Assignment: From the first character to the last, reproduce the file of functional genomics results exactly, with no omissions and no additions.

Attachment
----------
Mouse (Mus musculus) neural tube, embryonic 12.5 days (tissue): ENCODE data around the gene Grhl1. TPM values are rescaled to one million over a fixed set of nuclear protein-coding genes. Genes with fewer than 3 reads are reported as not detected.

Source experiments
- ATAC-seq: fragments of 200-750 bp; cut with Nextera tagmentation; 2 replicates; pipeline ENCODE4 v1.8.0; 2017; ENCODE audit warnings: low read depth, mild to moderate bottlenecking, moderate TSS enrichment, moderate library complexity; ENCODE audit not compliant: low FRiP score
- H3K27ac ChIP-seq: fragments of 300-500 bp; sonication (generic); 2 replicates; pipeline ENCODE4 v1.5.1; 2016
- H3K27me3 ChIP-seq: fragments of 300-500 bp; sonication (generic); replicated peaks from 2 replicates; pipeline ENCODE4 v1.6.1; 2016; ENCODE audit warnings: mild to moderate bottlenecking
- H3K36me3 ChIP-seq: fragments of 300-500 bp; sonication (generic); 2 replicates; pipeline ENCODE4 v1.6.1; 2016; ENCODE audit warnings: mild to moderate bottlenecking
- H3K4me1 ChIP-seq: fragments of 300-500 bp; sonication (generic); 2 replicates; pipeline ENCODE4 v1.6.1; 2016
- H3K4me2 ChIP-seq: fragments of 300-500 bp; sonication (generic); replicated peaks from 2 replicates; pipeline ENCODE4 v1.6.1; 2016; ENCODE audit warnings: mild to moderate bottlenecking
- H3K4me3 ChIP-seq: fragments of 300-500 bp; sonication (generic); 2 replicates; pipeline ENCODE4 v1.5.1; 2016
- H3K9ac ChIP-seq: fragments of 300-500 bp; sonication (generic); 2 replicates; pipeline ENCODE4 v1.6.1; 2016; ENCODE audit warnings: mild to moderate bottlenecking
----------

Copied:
Mouse (Mus musculus) neural tube, embryonic 12.5 days (tissue): ENCODE data around the gene Grhl1. TPM values are rescaled to one million over a fixed set of nuclear protein-coding genes. Genes with fewer than 3 reads are reported as not detected.

Source experiments
- ATAC-seq: fragments of 200-750 bp; cut with Nextera tagmentation; 2 replicates; pipeline ENCODE4 v1.8.0; 2017; ENCODE audit warnings: low read depth, mild to moderate bottlenecking, moderate TSS enrichment, moderate library complexity; ENCODE audit not compliant: low FRiP score
- H3K27ac ChIP-seq: fragments of 300-500 bp; sonication (generic); 2 replicates; pipeline ENCODE4 v1.5.1; 2016
- H3K27me3 ChIP-seq: fragments of 300-500 bp; sonication (generic); replicated peaks from 2 replicates; pipeline ENCODE4 v1.6.1; 2016; ENCODE audit warnings: mild to moderate bottlenecking
- H3K36me3 ChIP-seq: fragments of 300-500 bp; sonication (generic); 2 replicates; pipeline ENCODE4 v1.6.1; 2016; ENCODE audit warnings: mild to moderate bottlenecking
- H3K4me1 ChIP-seq: fragments of 300-500 bp; sonication (generic); 2 replicates; pipeline ENCODE4 v1.6.1; 2016
- H3K4me2 ChIP-seq: fragments of 300-500 bp; sonication (generic); replicated peaks from 2 replicates; pipeline ENCODE4 v1.6.1; 2016; ENCODE audit warnings: mild to moderate bottlenecking
- H3K4me3 ChIP-seq: fragments of 300-500 bp; sonication (generic); 2 replicates; pipeline ENCODE4 v1.5.1; 2016
- H3K9ac ChIP-seq: fragments of 300-500 bp; sonication (generic); 2 replicates; pipeline ENCODE4 v1.6.1; 2016; ENCODE audit warnings: mild to moderate bottlenecking